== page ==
With the Mughals in the North and the ever-expanding empire of the Marathas in the south of Rajasthan, Jai Singh needed a capital that would be strategically important. Set on a plain terrain and surrounded by mountains, the city of his choice was set to become an unconventional capital
A pleasant hue of pink adorns monuments as we walk through the perfectly laid roads in the capital city of Rajasthan. Just 280 km from Delhi, Jaipur prides itself with a design that was outlined with fine detail.
The regal beauty of the kings that once ruled from the pink city is still reflected in its magnificent palaces. If you get a sense of modernity and accurate planning as you travel in Jaipur, it is because the state capital is the first planned city of the country, established over 290 years ago!
Amber (Amer), a city set in the midst of mountains, was the original capital city of the Kachwaha Rajput kings till the 1700s. In the early 1700s though, continuous droughts and famines had prompted the then king, Maharaja Sawai Jai Singh II to scout for other potential cities in the kingdom to replace Amber.
Sawai, which means one and a quarter, was the name given by Aurangzeb to the Rajput king and was symbolic of the fact that his strength was more than one person.
With the Mughals in the North and the ever-expanding empire of the Marathas in the south of Rajasthan, Jai Singh needed a capital that would be strategically important. Although the king himself was more keen on diplomatic understandings between neighbouring kingdoms rather than battling for territory, he was a visionary who knew that a strategic stronghold for the king was crucial.
Thus, the city of Jaipur came into being.
Set on a plain terrain and surrounded by mountains, Jaipur was set to become an unconventional capital, but Jai Singh was far-sighted and knew that this city would be the perfect base for his kingdom.
The king had ascended to the throne in extremely challenging circumstances. The Mughal emperors were levying heavy and unfair taxes on the state while the Marathas were conquering new territory from the southern parts, giving Jai Singh II strong, able enemies on both sides.
However, in the midst of defending his kingdom from the two armies and securing his base, Jai Singh II was a mathematician, architect and astronomer by heart.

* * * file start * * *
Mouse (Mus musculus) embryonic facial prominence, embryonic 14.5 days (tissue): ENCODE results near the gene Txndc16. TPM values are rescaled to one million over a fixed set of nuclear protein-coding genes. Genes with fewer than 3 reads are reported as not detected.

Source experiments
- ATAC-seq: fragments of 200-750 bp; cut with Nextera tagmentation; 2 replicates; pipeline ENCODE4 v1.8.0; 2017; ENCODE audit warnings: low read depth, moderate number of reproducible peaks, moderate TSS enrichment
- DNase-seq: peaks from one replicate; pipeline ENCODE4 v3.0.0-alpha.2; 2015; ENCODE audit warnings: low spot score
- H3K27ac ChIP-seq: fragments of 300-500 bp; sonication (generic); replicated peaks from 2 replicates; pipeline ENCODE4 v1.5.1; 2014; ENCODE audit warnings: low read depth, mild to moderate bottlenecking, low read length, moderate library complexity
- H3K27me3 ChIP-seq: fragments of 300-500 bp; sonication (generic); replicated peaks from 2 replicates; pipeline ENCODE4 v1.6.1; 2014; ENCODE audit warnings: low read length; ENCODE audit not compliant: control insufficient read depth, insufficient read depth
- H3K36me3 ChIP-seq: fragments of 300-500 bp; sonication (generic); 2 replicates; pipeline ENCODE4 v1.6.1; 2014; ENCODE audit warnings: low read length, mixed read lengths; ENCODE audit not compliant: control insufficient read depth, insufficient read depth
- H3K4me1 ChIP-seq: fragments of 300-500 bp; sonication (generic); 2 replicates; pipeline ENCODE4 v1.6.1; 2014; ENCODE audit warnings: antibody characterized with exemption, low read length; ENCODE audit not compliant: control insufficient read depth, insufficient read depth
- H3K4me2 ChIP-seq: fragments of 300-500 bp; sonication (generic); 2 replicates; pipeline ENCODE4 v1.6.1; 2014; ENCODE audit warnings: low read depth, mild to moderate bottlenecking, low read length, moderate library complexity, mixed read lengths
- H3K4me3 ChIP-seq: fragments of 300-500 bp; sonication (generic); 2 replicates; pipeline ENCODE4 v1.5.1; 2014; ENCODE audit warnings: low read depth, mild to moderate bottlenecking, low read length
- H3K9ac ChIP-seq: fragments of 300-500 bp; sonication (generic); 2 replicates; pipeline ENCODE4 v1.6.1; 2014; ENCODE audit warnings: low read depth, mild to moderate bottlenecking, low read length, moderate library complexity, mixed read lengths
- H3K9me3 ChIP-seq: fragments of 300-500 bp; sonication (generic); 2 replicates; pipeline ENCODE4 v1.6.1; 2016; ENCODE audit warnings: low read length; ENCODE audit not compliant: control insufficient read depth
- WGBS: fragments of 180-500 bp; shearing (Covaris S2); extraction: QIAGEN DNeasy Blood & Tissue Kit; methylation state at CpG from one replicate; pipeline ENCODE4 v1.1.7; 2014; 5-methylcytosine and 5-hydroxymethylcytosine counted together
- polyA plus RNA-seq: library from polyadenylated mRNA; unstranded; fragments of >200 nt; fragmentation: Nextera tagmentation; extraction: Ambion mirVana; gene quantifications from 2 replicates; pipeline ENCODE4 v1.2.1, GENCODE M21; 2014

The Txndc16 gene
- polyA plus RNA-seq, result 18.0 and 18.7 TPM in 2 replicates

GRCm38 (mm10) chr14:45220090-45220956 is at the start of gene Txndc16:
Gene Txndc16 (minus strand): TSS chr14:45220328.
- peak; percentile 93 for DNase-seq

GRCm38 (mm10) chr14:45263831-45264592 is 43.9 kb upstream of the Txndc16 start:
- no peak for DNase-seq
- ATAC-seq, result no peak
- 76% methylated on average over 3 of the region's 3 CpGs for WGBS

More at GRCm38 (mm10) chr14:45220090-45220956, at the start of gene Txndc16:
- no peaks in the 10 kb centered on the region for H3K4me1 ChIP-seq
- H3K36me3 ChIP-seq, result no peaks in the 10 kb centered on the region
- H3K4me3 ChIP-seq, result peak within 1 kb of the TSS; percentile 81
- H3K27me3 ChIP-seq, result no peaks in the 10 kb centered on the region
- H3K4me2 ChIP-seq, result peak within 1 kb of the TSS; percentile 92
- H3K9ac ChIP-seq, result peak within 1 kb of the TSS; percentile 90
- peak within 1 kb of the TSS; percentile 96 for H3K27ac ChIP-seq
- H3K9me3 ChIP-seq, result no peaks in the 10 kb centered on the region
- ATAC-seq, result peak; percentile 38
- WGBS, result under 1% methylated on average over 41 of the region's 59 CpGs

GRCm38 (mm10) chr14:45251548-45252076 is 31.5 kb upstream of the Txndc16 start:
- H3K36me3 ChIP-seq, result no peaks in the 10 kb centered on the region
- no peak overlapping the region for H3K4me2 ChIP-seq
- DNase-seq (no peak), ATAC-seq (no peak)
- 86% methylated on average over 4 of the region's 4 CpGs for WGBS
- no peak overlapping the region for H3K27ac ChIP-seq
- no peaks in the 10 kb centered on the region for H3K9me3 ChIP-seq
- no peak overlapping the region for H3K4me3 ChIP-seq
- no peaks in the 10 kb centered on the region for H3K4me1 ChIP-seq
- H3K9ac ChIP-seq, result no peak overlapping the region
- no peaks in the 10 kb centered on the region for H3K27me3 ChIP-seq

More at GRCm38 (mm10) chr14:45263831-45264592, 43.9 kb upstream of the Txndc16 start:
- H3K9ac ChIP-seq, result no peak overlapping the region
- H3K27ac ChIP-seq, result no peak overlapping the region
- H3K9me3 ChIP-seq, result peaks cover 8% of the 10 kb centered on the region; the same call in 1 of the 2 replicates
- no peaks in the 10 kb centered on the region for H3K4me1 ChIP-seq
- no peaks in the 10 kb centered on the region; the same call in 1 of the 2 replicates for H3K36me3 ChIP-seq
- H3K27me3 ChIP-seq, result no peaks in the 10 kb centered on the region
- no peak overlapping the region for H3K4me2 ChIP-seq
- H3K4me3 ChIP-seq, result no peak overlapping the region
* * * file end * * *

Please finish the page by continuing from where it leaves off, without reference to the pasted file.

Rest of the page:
“Maharaja Jai Singh II of Jaipur was an astronomer of high calibre of the 18 century. He found that the positions of heavenly bodies obtained from the tables in common use in his days varied widely from those determined by actual observations,” writes Umasankar Mitra, a Physics professor.
When the traditional calculations conflicted with his observations about the time of new moon days, he established astronomy observatories in Delhi, Jaipur, Varanasi, Ujjain and Mathura to document his observations and make accurate astronomical tables.
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With his vast knowledge, Jai Singh II embarked on a journey to build a new capital city for his kingdom. He recruited Vidyadhar Bhattacharya, an architect from Bengal who worked as the Chief Auditor of the Rajput king, to guide him in the process.
The two wise architects designed a blueprint for Jaipur around 1727, dividing the city into nine squares, each symbolising the nine planets in the solar system. Two of these divisions were reserved for state buildings and palaces while the rest was reserved for the general public.
Vidyadhar and Jai Singh II built 20-feet-high walls surrounding the capital with seven gates (two gates were added later) on all sides.
One of these gates, which faces eastward, was originally called the Suraj Pol, the western gate getting the name, Chand Pol and the one facing the former capital city of Amber was called Zorawar Singh Pol.
Jai Singh had planned the city such that each street went east to west and north to south. He set up covered porches in the markets that would protect the merchants from the sun in summers and cold winds in winter.
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“The most outstanding feature of Jaipur remains its town plan that is said to be arrived at after a thorough analysis of several town plans sourced by Sawai Jai Singh himself from across the globe. [He] wrote personal letters to personal bankers and merchants, inviting them to settle in his new city, inducing them with tax concessions and gifts of land on which to build elegant courtyard houses, called havelis, for the accommodation of their families,” according to UNESCO.
It took the Jai Singh II about four years to finish the construction of the Jaipur—the city named after the king himself. But with its excellent detailed planning, inspired by Jai Singh’s passion for astronomy, knowledge of mathematics and Vidhyadhan’s experience in architecture, Jaipur became India’s first planned city, the majestic brilliance of which can still be seen today, about 300 years later!
(Edited by Gayatri Mishra)